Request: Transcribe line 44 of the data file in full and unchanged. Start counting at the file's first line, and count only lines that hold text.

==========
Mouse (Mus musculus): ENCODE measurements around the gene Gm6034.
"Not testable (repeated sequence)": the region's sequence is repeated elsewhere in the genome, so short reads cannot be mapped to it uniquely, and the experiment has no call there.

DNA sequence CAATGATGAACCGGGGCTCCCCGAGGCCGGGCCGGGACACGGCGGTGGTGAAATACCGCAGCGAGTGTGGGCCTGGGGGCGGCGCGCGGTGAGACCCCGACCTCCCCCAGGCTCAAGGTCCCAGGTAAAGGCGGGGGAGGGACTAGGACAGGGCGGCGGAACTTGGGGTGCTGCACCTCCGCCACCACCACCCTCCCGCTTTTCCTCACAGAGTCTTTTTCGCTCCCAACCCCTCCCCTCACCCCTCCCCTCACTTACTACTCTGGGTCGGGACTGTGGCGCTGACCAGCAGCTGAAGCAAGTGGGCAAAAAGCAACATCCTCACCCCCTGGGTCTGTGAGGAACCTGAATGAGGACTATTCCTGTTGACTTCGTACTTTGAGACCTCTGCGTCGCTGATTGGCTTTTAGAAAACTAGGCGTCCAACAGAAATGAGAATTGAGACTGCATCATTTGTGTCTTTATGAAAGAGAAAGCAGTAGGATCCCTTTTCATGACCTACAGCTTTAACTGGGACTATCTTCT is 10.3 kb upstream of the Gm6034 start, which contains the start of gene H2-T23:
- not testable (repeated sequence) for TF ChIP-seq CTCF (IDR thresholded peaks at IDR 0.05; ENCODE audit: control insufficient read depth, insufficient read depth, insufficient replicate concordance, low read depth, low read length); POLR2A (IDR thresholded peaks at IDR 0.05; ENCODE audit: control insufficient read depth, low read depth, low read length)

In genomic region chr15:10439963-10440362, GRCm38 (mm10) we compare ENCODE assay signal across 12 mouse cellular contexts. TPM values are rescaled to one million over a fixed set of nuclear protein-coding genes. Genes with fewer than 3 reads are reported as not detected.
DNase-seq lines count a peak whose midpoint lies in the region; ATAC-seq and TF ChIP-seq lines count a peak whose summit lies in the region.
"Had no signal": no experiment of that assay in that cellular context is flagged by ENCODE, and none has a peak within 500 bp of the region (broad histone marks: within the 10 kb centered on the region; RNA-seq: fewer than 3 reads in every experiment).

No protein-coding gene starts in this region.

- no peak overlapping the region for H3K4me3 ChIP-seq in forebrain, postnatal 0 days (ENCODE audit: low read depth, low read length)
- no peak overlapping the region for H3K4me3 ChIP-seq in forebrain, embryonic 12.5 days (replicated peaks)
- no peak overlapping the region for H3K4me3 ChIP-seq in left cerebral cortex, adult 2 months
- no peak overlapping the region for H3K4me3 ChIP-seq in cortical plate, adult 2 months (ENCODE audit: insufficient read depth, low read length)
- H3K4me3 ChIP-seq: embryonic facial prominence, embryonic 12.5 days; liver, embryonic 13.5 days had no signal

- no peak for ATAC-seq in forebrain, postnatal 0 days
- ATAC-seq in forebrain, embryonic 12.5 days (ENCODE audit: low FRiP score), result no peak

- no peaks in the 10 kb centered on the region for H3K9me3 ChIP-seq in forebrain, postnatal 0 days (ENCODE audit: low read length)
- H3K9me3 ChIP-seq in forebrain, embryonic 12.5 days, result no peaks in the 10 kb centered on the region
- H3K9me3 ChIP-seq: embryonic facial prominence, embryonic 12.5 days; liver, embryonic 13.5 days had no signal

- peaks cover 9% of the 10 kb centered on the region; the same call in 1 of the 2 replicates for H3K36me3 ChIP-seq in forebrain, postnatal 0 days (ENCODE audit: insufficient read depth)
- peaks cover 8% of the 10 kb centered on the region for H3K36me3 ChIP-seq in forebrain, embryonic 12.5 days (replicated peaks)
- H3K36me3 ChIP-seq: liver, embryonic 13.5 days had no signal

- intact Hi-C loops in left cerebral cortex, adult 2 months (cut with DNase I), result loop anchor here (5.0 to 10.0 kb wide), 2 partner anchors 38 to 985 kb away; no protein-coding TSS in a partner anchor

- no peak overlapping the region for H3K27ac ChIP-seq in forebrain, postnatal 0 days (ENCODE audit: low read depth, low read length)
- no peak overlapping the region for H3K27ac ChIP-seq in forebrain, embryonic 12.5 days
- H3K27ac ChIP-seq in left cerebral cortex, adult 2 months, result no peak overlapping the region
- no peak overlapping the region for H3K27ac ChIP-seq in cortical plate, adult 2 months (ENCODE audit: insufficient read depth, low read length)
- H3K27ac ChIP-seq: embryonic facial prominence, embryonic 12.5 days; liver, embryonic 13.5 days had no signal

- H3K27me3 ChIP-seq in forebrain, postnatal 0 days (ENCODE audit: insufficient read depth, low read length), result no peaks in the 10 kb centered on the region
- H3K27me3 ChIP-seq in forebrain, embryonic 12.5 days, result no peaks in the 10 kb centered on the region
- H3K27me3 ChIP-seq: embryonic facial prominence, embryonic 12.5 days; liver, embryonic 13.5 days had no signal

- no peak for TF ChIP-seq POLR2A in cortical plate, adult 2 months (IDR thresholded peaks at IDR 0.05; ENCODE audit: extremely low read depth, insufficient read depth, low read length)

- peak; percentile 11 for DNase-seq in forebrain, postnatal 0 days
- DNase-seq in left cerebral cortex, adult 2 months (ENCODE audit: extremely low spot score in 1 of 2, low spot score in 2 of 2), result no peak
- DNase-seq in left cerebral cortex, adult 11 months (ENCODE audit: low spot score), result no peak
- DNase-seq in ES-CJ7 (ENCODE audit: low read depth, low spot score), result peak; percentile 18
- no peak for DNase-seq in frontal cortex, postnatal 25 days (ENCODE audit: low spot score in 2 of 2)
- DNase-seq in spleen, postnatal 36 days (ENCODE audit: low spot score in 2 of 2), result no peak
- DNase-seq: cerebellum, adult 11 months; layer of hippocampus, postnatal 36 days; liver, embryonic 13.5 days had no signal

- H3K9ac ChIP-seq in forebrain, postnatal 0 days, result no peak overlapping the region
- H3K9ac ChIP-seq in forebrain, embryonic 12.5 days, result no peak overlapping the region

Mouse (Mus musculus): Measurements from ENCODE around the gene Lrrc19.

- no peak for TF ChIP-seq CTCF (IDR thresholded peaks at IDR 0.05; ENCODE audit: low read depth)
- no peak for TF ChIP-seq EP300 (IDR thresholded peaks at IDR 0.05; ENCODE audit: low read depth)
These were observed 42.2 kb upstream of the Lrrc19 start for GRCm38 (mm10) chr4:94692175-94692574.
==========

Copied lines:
These were observed 42.2 kb upstream of the Lrrc19 start for GRCm38 (mm10) chr4:94692175-94692574.